## Ramsey Theory on Structurally Balanced Graphs

Informally, Ramsey theory is the idea that complete disorder is impossible. As applied to graph theory, it states that for any numbers p and q, there exists a minimal number R(p,q) such that a complete graph(denoted Kn) on R(p,q) vertices, whose edges are colored red or blue, contains either a red complete graph of size p or a blue complete graph of size q. The number R(p,q) is called the Ramsey number.  In general, only weak upper and lower bounds exist for these numbers; the exact value is only known for very small p and q (see the table in the Wikipedia page).

Now consider a complete graph Kn that obeys strong structural balance. Its vertices can be divided into two sets A and B such that every edge between nodes in A is (+), every edge between nodes in B is (+) and every edge between the two is (-). This is a 2-coloring of Kn (let (+) be red and (-) be blue). The largest blue complete subgraph is K2, or any single edge, so the Ramsey number isn’t particularly interesting. Intuition tells us that there must be a red Kp with p = floor(n/2); that is, one of the two groups is at least half the total number of nodes.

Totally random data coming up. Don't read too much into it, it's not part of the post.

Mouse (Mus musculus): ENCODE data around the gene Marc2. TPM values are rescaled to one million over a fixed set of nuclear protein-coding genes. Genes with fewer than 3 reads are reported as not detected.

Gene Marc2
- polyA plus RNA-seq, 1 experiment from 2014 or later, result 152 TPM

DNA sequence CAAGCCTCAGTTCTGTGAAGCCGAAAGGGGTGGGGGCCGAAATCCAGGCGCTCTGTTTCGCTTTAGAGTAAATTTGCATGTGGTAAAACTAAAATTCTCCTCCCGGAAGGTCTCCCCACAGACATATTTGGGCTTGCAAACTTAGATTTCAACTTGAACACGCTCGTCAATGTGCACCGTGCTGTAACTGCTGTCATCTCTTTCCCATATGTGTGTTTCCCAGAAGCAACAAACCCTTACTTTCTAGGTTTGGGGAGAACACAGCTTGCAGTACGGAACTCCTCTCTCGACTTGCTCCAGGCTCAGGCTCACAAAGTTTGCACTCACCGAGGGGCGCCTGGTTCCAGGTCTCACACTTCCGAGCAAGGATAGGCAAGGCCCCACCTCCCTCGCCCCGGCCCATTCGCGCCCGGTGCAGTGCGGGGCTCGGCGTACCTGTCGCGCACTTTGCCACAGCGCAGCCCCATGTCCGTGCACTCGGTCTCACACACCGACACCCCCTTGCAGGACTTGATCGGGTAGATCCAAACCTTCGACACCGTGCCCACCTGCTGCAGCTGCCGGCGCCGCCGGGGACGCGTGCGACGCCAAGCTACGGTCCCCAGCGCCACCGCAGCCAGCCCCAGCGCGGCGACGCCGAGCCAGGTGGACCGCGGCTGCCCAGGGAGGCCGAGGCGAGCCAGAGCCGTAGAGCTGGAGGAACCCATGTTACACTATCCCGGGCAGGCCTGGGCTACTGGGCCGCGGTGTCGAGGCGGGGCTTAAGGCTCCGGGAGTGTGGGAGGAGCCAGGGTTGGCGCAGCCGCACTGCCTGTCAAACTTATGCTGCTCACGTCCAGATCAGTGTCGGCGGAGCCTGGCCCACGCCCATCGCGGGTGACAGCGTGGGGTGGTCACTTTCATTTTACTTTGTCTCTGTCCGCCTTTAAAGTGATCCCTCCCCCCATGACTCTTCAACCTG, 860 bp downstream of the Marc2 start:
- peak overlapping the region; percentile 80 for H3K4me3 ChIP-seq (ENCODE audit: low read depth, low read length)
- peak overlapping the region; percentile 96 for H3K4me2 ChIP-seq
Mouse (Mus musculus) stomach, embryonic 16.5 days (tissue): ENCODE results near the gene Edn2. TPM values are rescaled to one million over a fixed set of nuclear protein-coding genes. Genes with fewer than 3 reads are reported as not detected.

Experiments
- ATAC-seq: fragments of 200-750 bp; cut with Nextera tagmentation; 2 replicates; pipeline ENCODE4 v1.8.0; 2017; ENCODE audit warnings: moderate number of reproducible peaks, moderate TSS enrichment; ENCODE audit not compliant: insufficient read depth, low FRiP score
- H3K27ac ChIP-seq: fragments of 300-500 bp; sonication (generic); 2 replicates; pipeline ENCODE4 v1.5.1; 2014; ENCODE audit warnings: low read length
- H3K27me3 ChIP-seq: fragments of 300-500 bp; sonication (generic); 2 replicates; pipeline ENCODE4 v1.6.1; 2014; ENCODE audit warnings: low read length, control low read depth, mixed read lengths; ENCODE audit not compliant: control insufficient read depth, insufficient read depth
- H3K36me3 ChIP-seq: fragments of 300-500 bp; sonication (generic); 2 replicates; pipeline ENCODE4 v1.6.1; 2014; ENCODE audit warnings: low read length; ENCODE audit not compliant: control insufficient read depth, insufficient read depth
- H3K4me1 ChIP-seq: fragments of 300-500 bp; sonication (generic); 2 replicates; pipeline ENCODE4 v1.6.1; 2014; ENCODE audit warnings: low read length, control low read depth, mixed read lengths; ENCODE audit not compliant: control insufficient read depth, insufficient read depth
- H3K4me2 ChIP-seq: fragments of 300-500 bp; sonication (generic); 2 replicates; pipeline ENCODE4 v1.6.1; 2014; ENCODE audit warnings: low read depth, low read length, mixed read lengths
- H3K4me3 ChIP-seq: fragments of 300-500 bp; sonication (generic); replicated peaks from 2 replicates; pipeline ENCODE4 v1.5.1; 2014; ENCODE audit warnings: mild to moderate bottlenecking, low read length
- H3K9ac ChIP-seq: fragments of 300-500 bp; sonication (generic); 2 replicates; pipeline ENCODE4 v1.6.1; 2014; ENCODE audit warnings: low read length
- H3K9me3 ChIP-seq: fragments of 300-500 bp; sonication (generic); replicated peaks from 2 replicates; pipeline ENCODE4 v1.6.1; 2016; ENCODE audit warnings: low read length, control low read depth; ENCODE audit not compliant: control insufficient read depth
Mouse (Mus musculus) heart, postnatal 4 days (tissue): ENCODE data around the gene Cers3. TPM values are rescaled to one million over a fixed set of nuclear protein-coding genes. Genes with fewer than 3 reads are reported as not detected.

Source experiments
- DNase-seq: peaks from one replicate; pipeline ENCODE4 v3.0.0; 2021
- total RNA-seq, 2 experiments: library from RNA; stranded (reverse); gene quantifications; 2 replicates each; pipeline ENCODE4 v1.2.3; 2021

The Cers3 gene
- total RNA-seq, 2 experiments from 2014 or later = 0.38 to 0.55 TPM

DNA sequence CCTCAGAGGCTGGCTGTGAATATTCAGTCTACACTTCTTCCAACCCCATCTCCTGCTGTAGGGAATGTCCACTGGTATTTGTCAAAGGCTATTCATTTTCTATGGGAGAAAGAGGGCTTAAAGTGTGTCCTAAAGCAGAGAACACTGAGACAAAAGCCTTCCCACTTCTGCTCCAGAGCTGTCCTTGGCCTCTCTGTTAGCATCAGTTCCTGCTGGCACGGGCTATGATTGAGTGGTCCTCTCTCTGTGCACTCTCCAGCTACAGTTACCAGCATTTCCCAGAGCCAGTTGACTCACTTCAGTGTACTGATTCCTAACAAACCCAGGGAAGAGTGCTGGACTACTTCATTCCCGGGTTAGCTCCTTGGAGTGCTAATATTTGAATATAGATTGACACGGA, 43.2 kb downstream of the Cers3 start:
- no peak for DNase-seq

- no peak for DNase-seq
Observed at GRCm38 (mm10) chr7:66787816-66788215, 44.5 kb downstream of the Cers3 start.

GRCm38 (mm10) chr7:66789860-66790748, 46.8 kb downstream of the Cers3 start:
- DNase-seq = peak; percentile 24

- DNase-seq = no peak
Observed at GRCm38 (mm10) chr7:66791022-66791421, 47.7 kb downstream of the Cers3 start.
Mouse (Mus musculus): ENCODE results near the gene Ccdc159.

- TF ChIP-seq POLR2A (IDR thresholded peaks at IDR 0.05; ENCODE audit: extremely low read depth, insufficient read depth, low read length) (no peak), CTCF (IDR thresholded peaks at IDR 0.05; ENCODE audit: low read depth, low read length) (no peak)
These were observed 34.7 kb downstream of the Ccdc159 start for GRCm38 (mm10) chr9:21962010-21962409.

Weak structural balance, however, is more interesting. We want to find the smallest number n such that a weakly balanced Kn has either a red Kp or a blue Kq as a subgraph. Consider a complete graph with q-1 groups each having p-1 vertices, where every edge inside a group is red and every edge between two groups is blue. This graph is weakly balanced and contains no red Kp and no blue Kq. Now add a vertex. It must either go inside one of our groups, giving us a red Kp, or outside all the groups, forming a new group and therefore making a blue Kq. So R(p,q) = (p-1)(q-1)+1 for weakly balanced graphs. This says that in a group of at least this many people where everyone knows everyone and the relationship network is weakly balanced, there’s either a group of p friends or a group of q enemies. By imposing a single constraint, we have arrived at a simple closed form solution to an otherwise NP-hard problem.

http://en.wikipedia.org/wiki/Ramsey’s_theorem